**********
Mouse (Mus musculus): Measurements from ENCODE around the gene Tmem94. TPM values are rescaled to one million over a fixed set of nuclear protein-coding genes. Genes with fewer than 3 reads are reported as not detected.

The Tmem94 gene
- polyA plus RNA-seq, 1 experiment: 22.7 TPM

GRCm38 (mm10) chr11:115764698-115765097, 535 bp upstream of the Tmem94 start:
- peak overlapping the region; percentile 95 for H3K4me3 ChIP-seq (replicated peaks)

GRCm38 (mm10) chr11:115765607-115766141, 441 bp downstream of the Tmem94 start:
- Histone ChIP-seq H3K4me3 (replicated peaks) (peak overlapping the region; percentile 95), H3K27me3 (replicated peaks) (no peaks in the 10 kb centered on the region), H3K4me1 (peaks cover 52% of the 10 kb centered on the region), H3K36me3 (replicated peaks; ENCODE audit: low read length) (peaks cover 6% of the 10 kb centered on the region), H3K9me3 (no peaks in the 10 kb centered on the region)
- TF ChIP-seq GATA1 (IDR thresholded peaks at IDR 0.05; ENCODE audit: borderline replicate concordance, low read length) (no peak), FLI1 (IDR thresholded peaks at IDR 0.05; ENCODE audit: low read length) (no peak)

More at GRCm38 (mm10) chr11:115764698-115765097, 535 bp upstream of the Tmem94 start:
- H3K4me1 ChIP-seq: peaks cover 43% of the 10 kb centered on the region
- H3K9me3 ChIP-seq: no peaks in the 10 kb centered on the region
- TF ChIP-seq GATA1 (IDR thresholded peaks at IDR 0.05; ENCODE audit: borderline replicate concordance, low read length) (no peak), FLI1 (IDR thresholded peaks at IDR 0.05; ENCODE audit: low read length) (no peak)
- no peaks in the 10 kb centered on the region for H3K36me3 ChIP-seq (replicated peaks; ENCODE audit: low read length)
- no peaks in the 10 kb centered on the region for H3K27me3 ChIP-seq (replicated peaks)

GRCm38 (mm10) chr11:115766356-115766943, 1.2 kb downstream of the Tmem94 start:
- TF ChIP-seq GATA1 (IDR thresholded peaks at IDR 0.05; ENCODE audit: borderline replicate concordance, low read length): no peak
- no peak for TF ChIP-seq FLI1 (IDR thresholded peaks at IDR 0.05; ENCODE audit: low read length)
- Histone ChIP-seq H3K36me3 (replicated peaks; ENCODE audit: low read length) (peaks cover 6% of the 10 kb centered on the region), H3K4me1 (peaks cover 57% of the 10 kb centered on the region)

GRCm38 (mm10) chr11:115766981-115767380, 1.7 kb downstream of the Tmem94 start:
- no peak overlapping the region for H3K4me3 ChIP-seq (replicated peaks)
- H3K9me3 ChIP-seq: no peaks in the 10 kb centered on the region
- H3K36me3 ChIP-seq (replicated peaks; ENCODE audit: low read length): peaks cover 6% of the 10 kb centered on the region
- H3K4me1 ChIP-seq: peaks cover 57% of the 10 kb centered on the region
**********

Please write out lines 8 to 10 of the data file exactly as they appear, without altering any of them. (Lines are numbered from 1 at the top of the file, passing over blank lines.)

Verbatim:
- TF ChIP-seq GATA1 (IDR thresholded peaks at IDR 0.05; ENCODE audit: borderline replicate concordance, low read length) (no peak), FLI1 (IDR thresholded peaks at IDR 0.05; ENCODE audit: low read length) (no peak)

More at GRCm38 (mm10) chr11:115764698-115765097, 535 bp upstream of the Tmem94 start:
- H3K4me1 ChIP-seq: peaks cover 43% of the 10 kb centered on the region